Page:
What is more expensive in Montreal is store bought food and alcohol. Most staples cost more, like a litre of milk (£1.13), tomatoes (£2.22 per kilo) and fresh bread (£1.75). Both beer and wine bought at the market are about 16 percent more expensive in Montreal. Internet access is also more costly, averaging £24.88 per month.

Property Information

Montreal’s housing is an interesting mix of the old and the new. If asked to describe it, most Montrealers would talk about the city’s iconic row houses and duplexes, complete with exterior metal staircases. Housing in the city is generally affordable and safe. For those who prefer to live downtown, renting is the most popular option.

In the city centre, the average rent prices are £502 for a one bedroom or £957 for a three bedroom apartment. It’s not necessary to have a car when living downtown, as the area is quite walkable and the metro system is efficient. Outside of the city centre, prices are even lower. A one bedroom unit rents for about £355, and a three bedroom about £643.

For those looking to buy in Montreal, real estate prices are also affordable compared to the UK. According to the Greater Montreal Real Estate Board, single family homes sold for a median price of $280,000, or about £153,031. Median price for condos was $230,000 or about £125,704. Interested in becoming a landlord? Multiplexes sold for $430,000 or about £235,012.

Neighbourhood Picks

If you’re thinking of moving to Montreal, there are some great neighbourhoods to discover. Here are a few ideas to get you started on your hunt.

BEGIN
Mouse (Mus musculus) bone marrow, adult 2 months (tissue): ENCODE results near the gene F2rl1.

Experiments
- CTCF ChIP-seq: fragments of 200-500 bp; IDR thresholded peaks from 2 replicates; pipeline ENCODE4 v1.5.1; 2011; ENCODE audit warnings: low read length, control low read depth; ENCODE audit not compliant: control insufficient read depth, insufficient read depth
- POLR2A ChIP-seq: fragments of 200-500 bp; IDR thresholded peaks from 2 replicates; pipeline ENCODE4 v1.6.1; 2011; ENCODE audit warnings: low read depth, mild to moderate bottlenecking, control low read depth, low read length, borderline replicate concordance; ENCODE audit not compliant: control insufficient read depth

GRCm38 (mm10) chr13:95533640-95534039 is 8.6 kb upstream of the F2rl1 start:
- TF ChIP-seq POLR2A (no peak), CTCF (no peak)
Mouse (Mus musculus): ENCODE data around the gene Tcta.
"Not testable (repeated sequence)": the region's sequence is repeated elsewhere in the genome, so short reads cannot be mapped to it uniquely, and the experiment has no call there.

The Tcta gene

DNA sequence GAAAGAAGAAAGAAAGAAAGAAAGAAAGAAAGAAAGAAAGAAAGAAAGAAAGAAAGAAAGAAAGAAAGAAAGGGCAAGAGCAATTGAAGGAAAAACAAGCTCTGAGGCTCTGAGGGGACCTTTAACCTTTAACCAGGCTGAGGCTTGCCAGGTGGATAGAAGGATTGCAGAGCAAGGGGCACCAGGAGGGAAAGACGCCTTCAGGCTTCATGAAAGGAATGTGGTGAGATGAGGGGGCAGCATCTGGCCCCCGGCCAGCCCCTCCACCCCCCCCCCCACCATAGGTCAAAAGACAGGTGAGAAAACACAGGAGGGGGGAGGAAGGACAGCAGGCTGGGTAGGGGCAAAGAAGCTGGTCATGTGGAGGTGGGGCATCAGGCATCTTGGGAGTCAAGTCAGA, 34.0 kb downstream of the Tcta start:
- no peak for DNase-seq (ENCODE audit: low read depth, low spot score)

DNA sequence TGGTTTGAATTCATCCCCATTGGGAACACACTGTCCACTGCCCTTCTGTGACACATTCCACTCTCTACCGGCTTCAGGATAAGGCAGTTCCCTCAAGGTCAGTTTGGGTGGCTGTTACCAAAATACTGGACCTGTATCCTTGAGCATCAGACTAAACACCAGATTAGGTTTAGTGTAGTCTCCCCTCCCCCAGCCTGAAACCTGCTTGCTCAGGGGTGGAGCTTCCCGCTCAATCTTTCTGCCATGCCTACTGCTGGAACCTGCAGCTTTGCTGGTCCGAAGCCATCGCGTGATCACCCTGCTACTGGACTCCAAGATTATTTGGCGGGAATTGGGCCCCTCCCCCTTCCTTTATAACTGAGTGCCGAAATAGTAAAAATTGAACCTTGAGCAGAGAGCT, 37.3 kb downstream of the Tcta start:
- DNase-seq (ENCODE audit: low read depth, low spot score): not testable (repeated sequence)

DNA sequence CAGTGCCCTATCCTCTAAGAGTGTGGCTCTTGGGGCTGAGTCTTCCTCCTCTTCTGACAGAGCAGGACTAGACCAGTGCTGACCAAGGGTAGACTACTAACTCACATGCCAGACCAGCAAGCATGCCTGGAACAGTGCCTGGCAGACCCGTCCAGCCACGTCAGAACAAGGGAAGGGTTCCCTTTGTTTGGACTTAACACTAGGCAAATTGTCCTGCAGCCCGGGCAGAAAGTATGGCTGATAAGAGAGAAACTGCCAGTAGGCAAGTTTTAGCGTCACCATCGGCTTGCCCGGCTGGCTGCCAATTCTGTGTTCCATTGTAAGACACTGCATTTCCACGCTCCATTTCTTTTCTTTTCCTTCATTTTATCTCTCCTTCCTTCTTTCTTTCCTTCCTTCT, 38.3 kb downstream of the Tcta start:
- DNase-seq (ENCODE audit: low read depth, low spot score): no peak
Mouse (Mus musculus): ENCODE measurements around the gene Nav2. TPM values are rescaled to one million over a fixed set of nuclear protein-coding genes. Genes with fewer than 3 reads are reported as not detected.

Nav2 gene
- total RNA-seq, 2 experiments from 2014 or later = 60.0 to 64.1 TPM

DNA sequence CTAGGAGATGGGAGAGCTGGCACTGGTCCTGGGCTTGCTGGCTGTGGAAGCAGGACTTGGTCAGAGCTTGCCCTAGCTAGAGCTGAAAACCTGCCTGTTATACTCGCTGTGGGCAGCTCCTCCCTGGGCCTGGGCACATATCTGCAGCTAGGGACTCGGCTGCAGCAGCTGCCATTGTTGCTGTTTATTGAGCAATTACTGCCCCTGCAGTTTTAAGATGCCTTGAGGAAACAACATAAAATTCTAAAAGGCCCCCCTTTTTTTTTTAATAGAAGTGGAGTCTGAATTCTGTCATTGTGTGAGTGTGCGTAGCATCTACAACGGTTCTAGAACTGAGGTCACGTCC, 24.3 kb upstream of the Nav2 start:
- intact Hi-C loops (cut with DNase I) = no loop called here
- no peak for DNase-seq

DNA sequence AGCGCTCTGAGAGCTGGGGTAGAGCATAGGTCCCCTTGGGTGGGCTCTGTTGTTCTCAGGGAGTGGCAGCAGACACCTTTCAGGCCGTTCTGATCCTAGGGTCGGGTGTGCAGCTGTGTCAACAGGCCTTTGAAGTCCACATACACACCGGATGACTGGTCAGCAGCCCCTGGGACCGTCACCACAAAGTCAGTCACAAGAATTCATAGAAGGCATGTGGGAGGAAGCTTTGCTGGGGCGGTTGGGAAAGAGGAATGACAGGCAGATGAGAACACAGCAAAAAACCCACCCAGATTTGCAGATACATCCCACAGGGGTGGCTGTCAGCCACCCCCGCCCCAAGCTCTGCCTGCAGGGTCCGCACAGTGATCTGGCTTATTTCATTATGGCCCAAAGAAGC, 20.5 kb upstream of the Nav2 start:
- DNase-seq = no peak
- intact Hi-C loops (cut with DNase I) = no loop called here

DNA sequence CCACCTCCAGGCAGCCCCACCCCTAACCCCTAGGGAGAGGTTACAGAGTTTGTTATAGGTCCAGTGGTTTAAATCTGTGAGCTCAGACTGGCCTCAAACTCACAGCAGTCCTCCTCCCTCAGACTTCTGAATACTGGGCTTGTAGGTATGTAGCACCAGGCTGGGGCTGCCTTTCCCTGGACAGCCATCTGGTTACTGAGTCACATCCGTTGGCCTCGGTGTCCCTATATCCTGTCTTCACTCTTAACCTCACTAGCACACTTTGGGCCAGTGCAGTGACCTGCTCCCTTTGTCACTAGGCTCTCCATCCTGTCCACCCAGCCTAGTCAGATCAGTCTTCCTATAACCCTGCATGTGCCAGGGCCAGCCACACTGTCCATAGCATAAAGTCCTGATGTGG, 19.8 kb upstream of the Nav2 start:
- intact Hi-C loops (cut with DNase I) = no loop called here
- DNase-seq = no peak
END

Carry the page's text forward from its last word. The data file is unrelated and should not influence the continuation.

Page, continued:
• Family-Friendly: Anjou – For expats with young children, check out Anjou. Found in Montreal’s east end, it is home to many schools, libraries and parks. It’s a surprisingly quiet area considering its 40,000 plus residents, many businesses and large industrial park. Housing is a mix of apartment buildings, row houses and single family homes, with about 55 percent of the population renting.
  • Upmarket: Westmount – If you’re looking for upscale and exclusive, Westmount is the neighbourhood for you. The municipality of Westmount is mostly Anglophone. It’s located close to downtown, at the foothills of the famous Mont Royal. The lower part of Westmount has many multiplexes; the upper area is mainly mansions.
  • Hip & Trendy: Le Plateau – Artistic, eclectic and trendy, Le Plateau is a great place to live. Located near the bottom of Mount Royal, the area is predominantly French speaking. There are many low-rise and row houses for rent in this zone. Rent is a bit higher here, but it comes with access to an exciting lifestyle. Bars, restaurants, cafes and boutiques line the streets. It’s no wonder Le Plateau has been named hippest neighbourhood in Montreal.
  • Up & Coming: Quartiers des Spectacles – Once known for its sketchy bars and unsafe streets, this area is undergoing a ruthless revitalization. Dilapidated buildings are being torn down, making room for clean, modern developments. Measuring about one square kilometre, the Quartier des Spectacles is home to 30 performance halls, 80 cultural venues and 45,000 jobs. It’s becoming Montreal’s version of Time Square or Piccadilly Circus.

Schools and Education

In Canada, each province and territory has its own education system. Although many are similar, they each have their distinctions. All schools in the Montreal area follow the Quebec education system. About 80 percent of students attend school in French, but there are several English language schools for those who qualify.

In Quebec, students attend elementary school up to grade 6, then move on to high school: Secondary I, II, III, IV and V (1-5). Students are about 16 years old when they finish their high school and get their diploma. They are then expected to move onto CEGEP which offers two main branches: university preparation (2 years) or technical studies (3 years). At the end of this first level of post-secondary education, students earn a DCS or Diploma of College Studies.

The second level of post-secondary education is university. Students can earn a bachelor’s degree, which takes three to four years. Master’s degrees and PhD require a few additional years of study. In Montreal, McGill University and Concordia University offer programs in English. For French speaking students, there is the Université de Montréal as well as the Université du Québec à Montréal.